This week’s America250 salute is Marine Corps Veteran Richard A. Anderson.
Richard A. Anderson was born in April 1948 in Washington, D.C., and grew up in Houston, Texas, after his family relocated there. He graduated from M.B. Smiley High School in 1966 and attended San Jacinto Junior College in Pasadena, Texas. While he was in college, the U.S. had been in Vietnam for several years. Wanting to help in the war effort, Anderson enlisted in the Marine Corps after a year and a half of college.
By October 1968, now a private first class, Anderson completed his training in Southern California and was ready to deploy to Vietnam. He first served with Sub Unit #1, Provisional Service Battalion, 9th Marine Amphibious Brigade, but went to the 3rd Marine Division after arriving in Vietnam in November. Anderson began his service in Vietnam working as a rifleman and eventually became the assistant team leader for Company E, 3rd Reconnaissance Battalion, 3rd Marine Division. Several months after assuming the latter position, Anderson promoted to lance corporal.
On Aug. 24, 1969, Anderson was a part of a reconnaissance patrol working near Vandegrift Combat Base in the Quang Tri province when a contingent of hidden enemy forces attacked them. Faced with heavy enemy fire, Anderson received wounds in both legs early in the fight but continued firing. An enemy soldier close to the patrol’s location shot him again. Despite sustaining these injuries, Anderson refused to give up during the fight and continued to fire at the enemy, even when another patrol member was tending to his wounds. While Anderson continued his attack, an enemy grenade landed between him and the patrol member tending his wounds. Immediately, he moved on to the grenade to shield the rest of the Marines from the blast. While the subsequent blast killed Anderson, his actions helped save the lives of the other Marines in the fight.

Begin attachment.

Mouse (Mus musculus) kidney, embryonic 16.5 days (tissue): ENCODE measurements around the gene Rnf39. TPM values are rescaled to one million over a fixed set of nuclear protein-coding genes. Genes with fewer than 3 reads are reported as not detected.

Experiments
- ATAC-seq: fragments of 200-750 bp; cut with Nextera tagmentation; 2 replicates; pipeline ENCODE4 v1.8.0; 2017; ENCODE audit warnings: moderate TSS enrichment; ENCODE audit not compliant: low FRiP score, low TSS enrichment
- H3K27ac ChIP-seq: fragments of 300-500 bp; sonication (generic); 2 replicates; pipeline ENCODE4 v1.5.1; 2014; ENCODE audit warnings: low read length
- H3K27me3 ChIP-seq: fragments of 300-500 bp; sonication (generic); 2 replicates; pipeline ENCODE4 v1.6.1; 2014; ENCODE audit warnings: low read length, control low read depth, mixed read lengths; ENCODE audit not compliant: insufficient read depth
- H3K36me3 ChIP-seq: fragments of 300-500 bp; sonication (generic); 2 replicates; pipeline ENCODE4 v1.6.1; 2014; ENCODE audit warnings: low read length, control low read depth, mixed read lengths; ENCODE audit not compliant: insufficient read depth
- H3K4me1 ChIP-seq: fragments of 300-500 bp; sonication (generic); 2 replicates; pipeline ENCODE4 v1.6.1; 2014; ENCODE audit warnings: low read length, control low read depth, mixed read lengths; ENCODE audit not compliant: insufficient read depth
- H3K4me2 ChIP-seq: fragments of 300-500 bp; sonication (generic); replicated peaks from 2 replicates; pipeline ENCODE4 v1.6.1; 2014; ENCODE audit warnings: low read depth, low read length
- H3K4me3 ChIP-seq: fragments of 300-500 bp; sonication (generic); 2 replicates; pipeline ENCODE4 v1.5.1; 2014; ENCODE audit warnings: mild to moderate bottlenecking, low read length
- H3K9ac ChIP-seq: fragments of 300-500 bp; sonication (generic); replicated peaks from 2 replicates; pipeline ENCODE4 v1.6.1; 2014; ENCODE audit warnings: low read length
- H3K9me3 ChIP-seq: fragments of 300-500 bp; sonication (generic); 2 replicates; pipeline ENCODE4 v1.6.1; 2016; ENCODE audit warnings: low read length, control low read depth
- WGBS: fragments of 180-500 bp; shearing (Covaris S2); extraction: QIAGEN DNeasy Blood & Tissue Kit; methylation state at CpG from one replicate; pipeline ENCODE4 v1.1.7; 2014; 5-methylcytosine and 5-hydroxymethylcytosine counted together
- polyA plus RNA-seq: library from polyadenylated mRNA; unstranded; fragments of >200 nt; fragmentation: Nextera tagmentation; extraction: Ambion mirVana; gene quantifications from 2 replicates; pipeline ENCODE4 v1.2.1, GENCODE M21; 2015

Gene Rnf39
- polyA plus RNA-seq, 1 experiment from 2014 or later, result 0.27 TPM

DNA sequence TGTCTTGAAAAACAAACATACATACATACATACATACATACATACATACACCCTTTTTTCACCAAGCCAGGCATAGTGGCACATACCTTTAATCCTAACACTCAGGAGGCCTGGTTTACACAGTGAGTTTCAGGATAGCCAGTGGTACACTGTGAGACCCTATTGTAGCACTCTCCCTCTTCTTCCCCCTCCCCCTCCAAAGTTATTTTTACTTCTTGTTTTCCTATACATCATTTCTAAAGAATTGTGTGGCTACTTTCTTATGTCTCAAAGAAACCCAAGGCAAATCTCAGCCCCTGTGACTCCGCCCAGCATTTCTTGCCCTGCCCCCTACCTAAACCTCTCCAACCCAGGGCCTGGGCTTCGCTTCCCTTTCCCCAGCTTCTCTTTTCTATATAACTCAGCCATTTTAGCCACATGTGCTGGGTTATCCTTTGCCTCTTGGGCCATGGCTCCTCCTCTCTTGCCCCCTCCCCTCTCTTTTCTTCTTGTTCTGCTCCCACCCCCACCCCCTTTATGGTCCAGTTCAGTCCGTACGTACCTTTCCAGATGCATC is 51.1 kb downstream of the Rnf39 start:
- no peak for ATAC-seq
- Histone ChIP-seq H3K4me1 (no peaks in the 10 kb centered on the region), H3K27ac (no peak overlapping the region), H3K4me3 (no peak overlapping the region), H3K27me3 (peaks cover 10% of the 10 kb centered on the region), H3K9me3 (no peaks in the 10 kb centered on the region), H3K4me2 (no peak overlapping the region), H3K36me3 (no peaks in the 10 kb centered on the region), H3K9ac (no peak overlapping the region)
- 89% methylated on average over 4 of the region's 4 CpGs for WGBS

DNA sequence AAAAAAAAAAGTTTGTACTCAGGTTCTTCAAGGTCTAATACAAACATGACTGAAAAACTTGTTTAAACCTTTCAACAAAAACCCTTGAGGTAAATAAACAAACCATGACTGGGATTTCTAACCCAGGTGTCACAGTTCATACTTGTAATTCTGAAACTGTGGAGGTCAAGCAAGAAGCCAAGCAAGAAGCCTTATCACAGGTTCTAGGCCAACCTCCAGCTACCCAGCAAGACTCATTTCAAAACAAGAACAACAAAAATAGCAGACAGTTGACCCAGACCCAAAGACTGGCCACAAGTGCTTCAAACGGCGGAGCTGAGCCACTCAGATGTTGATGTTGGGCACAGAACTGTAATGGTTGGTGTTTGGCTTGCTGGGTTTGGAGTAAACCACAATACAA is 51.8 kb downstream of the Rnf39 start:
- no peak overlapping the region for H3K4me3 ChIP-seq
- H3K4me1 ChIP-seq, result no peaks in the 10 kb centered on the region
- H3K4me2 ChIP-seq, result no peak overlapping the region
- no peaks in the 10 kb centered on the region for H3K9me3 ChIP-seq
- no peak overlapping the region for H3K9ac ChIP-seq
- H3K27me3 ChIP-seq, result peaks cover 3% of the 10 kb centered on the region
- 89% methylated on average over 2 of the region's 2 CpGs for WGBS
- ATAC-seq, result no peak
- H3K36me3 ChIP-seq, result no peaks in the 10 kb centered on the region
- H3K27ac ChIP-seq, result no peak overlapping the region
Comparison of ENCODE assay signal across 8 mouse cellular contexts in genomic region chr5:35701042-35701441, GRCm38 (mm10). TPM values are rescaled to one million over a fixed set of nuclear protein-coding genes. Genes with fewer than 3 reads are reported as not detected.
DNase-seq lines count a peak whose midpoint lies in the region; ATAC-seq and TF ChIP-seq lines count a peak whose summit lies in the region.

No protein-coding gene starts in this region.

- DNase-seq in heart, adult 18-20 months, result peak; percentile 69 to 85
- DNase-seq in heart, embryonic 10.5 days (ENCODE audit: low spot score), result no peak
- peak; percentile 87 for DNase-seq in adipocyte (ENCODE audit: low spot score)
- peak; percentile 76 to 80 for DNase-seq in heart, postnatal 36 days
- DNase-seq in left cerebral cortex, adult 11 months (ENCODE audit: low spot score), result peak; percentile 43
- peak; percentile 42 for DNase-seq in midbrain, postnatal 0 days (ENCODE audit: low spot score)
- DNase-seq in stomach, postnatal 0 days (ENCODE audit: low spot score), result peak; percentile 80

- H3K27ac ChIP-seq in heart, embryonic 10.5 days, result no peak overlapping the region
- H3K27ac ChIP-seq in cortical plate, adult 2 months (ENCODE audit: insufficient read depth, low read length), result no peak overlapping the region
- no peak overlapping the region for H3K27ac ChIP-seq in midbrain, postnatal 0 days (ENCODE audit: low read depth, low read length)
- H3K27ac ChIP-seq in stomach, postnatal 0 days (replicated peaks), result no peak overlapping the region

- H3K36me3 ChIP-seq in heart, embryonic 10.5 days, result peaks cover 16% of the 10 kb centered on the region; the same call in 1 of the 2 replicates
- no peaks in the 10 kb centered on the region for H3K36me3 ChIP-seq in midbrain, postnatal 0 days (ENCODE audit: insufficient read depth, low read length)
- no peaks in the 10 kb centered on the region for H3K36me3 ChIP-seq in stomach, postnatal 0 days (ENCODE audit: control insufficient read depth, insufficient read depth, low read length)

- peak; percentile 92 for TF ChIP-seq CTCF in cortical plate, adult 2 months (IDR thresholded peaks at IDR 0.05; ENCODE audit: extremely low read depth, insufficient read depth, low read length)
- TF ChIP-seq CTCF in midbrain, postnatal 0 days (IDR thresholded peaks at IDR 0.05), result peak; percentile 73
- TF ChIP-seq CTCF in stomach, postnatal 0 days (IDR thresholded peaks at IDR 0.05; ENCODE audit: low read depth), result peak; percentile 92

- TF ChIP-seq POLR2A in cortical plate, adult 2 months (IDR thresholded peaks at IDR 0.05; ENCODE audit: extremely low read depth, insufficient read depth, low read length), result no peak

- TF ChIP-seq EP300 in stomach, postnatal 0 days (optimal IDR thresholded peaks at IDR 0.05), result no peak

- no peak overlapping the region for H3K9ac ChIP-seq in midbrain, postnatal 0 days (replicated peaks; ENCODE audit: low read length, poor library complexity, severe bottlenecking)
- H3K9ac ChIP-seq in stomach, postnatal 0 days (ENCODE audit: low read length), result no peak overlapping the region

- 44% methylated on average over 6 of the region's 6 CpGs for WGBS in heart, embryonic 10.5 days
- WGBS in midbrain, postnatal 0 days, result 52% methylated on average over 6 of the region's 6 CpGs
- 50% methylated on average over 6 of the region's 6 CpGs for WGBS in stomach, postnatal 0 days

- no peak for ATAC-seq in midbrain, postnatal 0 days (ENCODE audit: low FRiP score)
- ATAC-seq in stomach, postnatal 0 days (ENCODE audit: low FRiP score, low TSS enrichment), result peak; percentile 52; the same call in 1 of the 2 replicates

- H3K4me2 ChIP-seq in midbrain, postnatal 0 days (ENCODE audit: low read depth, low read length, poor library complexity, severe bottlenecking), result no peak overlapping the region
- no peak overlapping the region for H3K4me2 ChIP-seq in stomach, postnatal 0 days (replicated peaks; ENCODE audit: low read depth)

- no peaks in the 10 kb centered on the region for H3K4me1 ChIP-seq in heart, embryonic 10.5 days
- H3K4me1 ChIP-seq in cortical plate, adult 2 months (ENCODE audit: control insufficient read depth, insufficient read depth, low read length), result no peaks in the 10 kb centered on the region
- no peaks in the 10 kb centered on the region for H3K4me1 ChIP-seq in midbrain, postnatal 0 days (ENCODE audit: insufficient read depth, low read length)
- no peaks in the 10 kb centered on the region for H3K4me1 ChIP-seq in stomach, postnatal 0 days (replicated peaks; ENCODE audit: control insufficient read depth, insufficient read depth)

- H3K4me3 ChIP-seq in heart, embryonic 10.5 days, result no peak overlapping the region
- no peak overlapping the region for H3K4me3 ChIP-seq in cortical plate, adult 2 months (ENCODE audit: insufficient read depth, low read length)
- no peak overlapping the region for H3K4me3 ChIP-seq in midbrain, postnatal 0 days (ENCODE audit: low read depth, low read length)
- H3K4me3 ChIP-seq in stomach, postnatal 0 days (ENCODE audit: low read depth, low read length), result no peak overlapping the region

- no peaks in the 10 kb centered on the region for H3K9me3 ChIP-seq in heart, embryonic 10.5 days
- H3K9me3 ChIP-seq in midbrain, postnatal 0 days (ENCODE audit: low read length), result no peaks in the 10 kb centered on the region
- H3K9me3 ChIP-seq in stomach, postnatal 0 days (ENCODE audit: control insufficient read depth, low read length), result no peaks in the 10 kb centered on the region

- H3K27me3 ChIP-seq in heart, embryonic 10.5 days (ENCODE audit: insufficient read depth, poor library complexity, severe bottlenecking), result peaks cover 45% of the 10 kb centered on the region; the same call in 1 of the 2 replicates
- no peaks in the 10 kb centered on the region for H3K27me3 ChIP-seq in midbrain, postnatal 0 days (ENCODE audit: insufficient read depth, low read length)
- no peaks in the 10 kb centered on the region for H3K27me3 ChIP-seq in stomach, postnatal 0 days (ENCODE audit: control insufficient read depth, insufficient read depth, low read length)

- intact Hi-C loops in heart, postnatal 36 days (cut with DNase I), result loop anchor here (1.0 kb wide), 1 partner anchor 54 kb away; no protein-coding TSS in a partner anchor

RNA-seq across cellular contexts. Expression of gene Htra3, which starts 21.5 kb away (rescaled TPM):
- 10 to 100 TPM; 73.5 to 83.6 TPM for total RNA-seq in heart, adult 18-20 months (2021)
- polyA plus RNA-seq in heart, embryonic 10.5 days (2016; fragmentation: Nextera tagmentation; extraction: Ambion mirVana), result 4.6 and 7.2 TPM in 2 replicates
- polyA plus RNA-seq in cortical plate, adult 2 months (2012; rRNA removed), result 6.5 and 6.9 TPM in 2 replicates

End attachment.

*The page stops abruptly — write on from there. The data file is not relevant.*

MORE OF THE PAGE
Two years after Anderson’s death, he posthumously received a Medal of Honor on Sept. 15, 1971, during a White House ceremony where his family accepted the Medal of Honor in his stead. Anderson also received a Purple Heart during his service. His Medal of Honor citation reads, “L/Cpl. Anderson was instrumental in saving several Marines from serious injury or possible death. His actions were in keeping with the highest traditions of the Marine Corps and of the U.S. Naval Service.”
The Richard A. Anderson Texas State Veterans Home located in Houston, Texas, was named in his honor. Anderson is buried in Forest Park Cemetery in Lawndale, Texas.
We honor his service.
VA is highlighting 250 Veterans leading up to July 4, 2026, which marks 250 years of independence. Learn more about the count down to 250 years of the American spirit at https://america250.org/.
Writer: Raymond Lin
Editors: Nolan Lounsbery and Annabelle Colton
Fact Checker: Timothy Georgetti
Graphic Designer: Kiki Kelley